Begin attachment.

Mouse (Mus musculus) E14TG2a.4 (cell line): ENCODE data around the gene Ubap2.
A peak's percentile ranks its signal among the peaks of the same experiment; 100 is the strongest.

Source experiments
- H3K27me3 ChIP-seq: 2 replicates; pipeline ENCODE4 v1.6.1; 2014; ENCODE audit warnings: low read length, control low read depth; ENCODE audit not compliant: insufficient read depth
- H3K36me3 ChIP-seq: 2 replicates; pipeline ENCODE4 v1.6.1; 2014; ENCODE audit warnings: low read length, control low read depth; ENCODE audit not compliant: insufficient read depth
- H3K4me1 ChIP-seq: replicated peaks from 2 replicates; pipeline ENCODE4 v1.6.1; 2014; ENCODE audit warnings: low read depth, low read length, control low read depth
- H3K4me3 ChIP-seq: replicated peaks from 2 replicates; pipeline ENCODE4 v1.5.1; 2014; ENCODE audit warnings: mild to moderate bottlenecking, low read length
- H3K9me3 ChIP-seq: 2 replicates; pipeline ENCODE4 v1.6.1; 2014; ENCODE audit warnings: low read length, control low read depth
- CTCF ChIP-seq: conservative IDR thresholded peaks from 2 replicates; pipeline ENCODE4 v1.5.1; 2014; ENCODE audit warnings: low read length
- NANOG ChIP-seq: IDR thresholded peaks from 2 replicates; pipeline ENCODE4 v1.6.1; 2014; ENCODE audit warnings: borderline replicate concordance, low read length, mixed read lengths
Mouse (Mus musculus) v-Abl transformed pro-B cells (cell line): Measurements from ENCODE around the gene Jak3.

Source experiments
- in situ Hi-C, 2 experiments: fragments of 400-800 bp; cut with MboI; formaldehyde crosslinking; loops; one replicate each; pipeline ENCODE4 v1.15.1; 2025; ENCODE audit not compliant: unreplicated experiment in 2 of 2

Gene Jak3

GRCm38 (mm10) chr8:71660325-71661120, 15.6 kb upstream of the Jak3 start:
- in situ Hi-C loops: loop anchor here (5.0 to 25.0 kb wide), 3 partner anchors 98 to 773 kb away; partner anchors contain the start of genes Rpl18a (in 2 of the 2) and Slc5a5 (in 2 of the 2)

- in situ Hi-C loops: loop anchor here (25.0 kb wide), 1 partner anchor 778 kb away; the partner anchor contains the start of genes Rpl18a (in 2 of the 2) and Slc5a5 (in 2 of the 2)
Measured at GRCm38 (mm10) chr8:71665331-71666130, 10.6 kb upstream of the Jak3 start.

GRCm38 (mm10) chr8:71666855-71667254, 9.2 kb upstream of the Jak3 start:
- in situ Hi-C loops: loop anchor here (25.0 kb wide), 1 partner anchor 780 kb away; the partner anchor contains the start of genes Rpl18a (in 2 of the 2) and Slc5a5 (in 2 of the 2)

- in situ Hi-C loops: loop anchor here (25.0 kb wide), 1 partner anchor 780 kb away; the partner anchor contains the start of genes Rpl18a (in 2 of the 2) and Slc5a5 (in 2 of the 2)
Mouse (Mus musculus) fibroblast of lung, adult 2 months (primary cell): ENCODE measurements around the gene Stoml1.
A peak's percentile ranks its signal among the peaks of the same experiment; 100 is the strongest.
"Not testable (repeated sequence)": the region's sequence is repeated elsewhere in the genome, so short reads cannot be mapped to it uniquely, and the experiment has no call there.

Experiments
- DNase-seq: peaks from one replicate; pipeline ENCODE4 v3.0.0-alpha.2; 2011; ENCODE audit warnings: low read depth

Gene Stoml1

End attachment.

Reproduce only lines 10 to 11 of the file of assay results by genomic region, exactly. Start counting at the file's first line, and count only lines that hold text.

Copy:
- NANOG ChIP-seq: IDR thresholded peaks from 2 replicates; pipeline ENCODE4 v1.6.1; 2014; ENCODE audit warnings: borderline replicate concordance, low read length, mixed read lengths
Mouse (Mus musculus) v-Abl transformed pro-B cells (cell line): Measurements from ENCODE around the gene Jak3.